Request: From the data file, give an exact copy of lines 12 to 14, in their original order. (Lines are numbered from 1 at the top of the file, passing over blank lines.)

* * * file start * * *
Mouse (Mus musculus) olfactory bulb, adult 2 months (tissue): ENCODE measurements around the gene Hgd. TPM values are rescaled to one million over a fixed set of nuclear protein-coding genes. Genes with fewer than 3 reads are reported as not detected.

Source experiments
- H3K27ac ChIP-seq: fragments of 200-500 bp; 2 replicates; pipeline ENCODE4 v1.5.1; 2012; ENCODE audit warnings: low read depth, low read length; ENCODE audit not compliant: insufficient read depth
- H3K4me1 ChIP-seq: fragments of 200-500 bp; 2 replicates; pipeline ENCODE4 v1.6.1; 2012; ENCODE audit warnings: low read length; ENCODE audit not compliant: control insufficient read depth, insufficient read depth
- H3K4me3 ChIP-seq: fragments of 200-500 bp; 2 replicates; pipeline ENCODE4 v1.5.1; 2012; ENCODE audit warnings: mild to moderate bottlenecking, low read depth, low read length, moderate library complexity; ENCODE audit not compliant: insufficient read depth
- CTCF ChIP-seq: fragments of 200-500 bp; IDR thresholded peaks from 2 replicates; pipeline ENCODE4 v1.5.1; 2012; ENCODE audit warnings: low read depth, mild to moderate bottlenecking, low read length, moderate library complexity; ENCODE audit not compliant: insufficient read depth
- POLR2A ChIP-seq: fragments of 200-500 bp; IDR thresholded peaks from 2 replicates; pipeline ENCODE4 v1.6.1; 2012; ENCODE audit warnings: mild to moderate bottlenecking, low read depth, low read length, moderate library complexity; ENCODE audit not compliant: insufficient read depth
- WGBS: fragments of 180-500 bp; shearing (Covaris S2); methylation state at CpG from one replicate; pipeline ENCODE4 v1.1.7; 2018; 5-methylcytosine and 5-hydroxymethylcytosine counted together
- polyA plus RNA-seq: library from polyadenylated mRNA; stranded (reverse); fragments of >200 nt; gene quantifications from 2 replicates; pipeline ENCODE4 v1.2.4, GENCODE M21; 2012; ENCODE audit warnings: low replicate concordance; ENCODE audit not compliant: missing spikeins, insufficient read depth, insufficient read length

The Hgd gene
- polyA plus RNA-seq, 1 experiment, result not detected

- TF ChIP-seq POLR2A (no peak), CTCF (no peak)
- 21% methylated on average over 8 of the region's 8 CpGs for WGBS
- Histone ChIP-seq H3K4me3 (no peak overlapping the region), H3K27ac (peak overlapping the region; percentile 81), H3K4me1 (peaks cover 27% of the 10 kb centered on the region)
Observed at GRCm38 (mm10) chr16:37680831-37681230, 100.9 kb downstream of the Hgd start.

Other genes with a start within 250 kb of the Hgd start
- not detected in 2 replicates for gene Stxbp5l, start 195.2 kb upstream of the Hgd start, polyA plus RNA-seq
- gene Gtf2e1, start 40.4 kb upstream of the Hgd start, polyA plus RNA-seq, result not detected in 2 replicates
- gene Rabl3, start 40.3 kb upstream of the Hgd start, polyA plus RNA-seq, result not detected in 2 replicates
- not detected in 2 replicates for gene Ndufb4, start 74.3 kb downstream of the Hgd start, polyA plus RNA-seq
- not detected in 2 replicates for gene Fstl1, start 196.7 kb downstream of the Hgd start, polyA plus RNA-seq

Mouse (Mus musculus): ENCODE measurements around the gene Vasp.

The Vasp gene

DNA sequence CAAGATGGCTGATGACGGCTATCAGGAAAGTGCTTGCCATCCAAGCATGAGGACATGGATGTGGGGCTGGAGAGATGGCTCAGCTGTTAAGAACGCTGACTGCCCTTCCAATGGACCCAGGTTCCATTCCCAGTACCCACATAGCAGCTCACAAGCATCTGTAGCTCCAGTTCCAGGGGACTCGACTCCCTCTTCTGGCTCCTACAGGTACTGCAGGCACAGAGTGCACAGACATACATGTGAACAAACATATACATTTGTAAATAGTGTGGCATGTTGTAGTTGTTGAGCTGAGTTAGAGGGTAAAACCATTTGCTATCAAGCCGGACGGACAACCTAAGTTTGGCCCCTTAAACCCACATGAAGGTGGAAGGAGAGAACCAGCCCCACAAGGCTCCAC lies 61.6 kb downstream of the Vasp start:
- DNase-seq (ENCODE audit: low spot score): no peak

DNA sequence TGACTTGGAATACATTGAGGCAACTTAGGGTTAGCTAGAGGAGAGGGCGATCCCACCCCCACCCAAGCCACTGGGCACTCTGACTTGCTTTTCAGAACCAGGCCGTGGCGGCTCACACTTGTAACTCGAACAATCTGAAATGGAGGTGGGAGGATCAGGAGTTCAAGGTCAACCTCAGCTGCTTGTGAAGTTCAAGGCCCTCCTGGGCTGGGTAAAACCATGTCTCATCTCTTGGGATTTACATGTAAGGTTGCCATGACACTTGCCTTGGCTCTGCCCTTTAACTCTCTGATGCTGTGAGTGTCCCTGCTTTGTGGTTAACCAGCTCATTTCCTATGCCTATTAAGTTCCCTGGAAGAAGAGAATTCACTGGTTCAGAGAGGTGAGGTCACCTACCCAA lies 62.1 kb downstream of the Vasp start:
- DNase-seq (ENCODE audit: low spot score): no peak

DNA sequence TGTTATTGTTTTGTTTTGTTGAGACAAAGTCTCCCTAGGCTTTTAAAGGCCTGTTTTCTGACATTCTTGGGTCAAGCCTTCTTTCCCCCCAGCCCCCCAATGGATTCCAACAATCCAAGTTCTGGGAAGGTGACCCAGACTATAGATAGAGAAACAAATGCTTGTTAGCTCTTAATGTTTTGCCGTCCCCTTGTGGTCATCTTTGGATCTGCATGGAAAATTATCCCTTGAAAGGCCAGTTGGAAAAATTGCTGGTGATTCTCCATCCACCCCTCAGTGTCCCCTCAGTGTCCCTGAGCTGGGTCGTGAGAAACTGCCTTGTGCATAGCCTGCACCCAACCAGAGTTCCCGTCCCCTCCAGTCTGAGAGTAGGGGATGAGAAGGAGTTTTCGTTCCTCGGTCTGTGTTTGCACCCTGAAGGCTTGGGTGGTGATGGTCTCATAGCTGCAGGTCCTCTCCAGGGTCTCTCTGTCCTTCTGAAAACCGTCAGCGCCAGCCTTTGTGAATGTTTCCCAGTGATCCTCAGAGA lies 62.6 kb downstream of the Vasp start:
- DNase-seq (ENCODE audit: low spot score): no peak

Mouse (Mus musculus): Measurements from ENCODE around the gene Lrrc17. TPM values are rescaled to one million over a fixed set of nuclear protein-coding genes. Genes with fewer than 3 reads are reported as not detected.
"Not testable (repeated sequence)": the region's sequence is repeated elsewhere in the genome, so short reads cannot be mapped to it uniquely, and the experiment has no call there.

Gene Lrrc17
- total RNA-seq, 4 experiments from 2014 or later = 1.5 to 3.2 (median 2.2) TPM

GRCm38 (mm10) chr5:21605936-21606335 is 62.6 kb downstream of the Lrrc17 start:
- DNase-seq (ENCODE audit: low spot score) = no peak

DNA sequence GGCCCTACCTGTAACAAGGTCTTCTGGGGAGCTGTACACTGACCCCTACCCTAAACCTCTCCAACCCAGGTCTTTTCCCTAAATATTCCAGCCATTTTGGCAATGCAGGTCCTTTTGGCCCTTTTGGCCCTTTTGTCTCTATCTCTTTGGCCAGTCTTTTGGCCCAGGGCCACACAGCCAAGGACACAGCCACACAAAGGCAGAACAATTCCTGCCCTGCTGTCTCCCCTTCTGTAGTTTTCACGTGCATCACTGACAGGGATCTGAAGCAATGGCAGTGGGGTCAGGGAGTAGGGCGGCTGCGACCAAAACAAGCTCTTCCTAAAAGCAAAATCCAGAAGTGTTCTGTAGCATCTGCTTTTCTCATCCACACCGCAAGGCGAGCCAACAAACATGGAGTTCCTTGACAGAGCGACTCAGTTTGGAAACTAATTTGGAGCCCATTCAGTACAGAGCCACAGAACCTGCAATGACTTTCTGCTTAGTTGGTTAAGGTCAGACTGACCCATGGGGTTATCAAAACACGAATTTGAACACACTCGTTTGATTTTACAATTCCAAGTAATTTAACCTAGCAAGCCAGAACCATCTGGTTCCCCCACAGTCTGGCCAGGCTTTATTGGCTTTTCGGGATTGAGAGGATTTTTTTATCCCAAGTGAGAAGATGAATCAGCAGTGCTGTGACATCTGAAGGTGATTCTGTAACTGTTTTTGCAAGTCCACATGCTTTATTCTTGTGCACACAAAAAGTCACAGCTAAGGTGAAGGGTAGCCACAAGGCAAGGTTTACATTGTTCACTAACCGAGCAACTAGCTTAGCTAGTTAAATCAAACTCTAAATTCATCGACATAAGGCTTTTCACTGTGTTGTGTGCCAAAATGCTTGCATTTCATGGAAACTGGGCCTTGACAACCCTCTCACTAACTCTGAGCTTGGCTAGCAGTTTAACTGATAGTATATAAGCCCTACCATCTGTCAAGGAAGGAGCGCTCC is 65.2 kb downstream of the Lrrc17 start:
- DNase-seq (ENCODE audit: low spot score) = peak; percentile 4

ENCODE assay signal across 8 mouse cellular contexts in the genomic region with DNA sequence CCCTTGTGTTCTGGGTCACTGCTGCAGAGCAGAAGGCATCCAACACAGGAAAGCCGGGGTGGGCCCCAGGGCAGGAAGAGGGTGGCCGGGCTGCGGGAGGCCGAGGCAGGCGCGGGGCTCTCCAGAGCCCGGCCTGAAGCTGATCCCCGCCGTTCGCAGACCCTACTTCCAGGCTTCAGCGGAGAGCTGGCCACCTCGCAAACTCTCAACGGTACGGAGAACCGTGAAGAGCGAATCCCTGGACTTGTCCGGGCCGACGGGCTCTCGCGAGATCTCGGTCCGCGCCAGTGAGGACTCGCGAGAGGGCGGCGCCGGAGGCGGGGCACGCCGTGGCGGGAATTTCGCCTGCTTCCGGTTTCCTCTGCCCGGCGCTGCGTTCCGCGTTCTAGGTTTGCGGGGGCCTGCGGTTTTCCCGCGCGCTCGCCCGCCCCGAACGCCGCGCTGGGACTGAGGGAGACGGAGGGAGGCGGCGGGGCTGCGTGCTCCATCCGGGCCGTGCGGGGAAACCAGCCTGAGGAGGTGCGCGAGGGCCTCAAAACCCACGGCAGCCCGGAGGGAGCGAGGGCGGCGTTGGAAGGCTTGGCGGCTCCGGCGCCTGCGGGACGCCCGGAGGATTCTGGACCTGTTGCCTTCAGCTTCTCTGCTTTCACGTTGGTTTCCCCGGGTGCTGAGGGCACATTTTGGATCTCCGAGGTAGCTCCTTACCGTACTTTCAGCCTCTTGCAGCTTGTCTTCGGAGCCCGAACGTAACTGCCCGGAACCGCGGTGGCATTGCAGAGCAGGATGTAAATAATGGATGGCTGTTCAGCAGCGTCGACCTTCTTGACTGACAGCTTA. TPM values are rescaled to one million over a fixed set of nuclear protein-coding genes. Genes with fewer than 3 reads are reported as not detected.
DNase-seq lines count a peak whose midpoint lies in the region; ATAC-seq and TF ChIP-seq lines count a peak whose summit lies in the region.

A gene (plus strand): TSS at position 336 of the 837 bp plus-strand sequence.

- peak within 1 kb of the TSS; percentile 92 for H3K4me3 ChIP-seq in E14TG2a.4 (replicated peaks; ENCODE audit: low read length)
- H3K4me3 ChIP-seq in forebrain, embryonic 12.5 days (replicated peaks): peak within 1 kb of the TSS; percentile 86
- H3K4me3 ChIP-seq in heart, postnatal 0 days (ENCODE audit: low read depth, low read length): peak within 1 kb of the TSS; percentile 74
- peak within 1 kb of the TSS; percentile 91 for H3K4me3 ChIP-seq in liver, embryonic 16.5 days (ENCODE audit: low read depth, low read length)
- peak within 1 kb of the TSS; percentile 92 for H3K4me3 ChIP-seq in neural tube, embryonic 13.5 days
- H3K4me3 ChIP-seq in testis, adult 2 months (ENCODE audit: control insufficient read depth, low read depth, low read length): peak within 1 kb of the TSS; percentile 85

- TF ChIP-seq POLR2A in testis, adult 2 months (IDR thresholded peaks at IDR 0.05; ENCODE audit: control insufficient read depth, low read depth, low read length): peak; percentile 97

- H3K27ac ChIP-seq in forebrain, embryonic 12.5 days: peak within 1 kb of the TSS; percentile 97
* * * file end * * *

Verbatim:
- TF ChIP-seq POLR2A (no peak), CTCF (no peak)
- 21% methylated on average over 8 of the region's 8 CpGs for WGBS
- Histone ChIP-seq H3K4me3 (no peak overlapping the region), H3K27ac (peak overlapping the region; percentile 81), H3K4me1 (peaks cover 27% of the 10 kb centered on the region)